It’s been said that content is the currency of social. Good stories make up the higher value legal tender. In the content marketing world that means creativity, investigation, articulation, and ultimately, engagement. Beneath the surface of the obvious, is where many of these stories reside. My Pinterest story and others like it are the kind of remarkable content brands and business need to surface, articulate, and share to drive their reach in the social sphere.

So dig deep in 2013, and pull out the good stuff.

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Andre Bourque (@SocialMktgFella) is a cannabis industry media influencer, brand executive and advisor, blockchain marketer, and cannabis columnist. He specializes in cannabis industry partnerships, distribution, and funding. He is a ranked social media marketing and content strategist.

6 Replies to “Beneath the Surface: 5 Social Media Predictions for 2013

  1. Great thoughts Andre! I think you are right on with the visual marketing prediction and this ties into the Pinterest and Instagram predictions as well. The fact is that social media marketing is still relatively young and while many of us have been engaged for years, a huge number of businesses are just getting started. I think we will definitely see social media marketing continue to grow and the content related to it will be in high demand.

  2. Hyunda Motor America looks like is ahead of the pack in terms of social media engagement. Recently it’s been reported that Hyundai actively trolls their twitter feeds to look for negative tweets and they respond to those tweets before things get out of hand. It’s like customer service, but only it’s instant. I bet other companies are paying close attention and they’ll probably follow suit if Hyundai gets good reactions from their preemptive approach.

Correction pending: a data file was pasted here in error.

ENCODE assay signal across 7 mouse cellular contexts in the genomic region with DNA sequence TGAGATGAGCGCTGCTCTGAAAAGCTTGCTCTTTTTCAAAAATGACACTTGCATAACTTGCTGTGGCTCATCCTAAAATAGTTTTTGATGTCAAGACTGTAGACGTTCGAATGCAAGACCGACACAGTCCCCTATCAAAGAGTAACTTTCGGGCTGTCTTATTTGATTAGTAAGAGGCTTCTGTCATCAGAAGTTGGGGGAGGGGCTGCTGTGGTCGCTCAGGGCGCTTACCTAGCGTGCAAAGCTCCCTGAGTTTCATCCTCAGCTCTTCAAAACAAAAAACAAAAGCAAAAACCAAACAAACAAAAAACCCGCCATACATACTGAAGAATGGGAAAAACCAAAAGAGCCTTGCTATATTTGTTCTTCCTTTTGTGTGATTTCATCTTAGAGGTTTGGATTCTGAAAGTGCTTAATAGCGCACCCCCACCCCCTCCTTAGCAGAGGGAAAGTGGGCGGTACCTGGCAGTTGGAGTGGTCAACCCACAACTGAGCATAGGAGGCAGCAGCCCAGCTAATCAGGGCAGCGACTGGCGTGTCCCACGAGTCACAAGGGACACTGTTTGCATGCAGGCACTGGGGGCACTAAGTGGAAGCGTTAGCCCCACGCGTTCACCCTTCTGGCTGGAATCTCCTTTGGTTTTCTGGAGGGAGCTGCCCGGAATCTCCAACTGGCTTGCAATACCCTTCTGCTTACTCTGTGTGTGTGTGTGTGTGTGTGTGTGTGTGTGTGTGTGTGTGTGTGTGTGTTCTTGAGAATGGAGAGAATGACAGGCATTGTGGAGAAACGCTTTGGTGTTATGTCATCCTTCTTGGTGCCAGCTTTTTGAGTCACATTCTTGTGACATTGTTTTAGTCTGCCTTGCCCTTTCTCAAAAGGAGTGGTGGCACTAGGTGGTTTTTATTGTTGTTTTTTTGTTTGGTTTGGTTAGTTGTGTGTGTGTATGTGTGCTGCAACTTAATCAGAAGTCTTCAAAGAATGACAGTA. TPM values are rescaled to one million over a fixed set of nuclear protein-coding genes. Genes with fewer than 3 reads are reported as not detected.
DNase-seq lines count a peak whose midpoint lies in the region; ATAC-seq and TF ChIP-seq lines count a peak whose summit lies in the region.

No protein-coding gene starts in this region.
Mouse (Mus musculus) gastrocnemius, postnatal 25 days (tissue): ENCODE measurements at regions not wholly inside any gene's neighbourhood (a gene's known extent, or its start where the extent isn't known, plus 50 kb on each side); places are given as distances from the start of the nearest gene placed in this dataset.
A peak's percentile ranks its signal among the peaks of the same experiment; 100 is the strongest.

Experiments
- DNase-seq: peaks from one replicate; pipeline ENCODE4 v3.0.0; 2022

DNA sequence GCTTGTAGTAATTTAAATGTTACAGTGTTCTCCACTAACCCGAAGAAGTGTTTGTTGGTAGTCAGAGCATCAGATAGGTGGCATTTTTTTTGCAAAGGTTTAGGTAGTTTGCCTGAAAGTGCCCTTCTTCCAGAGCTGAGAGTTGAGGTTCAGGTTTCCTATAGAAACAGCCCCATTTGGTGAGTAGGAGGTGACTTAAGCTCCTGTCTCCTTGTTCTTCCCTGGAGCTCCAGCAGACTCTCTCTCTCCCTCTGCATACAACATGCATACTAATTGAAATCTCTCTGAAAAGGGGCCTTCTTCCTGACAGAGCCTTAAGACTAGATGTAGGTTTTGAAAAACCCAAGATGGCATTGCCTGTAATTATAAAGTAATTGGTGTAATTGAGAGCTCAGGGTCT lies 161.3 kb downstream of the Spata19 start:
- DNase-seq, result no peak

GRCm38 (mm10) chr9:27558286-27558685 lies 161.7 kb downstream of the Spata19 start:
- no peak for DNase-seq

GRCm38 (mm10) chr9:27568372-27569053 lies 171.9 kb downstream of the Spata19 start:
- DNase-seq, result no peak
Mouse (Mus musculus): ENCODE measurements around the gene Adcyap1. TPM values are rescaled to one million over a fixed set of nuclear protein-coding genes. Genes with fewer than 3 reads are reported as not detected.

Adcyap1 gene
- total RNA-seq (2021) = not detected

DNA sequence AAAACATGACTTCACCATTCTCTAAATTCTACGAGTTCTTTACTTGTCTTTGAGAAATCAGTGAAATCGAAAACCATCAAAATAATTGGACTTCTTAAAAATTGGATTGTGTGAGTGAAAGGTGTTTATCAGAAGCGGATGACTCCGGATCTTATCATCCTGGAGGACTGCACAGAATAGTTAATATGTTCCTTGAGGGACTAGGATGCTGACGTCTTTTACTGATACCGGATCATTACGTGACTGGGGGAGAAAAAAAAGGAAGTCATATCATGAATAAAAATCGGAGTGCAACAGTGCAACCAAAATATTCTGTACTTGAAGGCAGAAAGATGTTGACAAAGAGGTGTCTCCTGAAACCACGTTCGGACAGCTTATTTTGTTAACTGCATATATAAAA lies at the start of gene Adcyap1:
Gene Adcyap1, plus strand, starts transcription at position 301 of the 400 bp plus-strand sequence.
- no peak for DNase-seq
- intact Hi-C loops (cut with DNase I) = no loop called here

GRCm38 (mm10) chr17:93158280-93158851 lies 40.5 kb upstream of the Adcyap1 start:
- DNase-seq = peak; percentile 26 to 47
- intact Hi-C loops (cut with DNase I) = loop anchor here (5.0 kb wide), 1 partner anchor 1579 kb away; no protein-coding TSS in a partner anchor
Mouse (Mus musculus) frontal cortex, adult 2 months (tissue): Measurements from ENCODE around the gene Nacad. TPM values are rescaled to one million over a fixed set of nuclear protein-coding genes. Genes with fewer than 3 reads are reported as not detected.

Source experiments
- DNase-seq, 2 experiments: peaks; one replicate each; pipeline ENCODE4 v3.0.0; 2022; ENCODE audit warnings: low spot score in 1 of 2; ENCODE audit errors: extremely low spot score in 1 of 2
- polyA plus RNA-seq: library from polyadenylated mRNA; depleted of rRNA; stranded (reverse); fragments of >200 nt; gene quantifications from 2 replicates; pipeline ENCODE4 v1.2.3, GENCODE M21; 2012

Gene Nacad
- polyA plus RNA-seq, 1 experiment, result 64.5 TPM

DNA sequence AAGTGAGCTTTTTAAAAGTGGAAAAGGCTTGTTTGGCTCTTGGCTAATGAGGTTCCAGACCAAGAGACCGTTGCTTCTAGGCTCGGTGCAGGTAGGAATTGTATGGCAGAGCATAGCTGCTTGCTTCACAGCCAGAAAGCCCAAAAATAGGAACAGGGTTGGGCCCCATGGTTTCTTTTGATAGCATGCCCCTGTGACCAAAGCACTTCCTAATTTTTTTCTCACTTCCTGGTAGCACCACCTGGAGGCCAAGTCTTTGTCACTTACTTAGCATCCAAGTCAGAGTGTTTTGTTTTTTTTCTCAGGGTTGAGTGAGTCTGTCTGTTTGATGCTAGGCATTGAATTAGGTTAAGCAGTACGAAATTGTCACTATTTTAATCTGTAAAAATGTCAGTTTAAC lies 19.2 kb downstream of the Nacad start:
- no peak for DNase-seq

3. Our social media and marketing team definitely agree that both content and social media are critical to engagement. Marketing is no longer a one way conversation- and is more about developing the community, brand and value than it is simply advertising.

    I do think many brands (such as with Law) have a harder time developing a community based on social media, but we still think its important to SEO as well as like-ability

  4. Point 4 about Google and Twitter becoming more ‘cosy’ in an attempt to put pressure on Facebook made me sit up and think… Not entirely sure about linkedin. Content marketing most definetly seems to be the biggie in my opinion – what with the rise of guest blogging and all that as an alternative method of link building.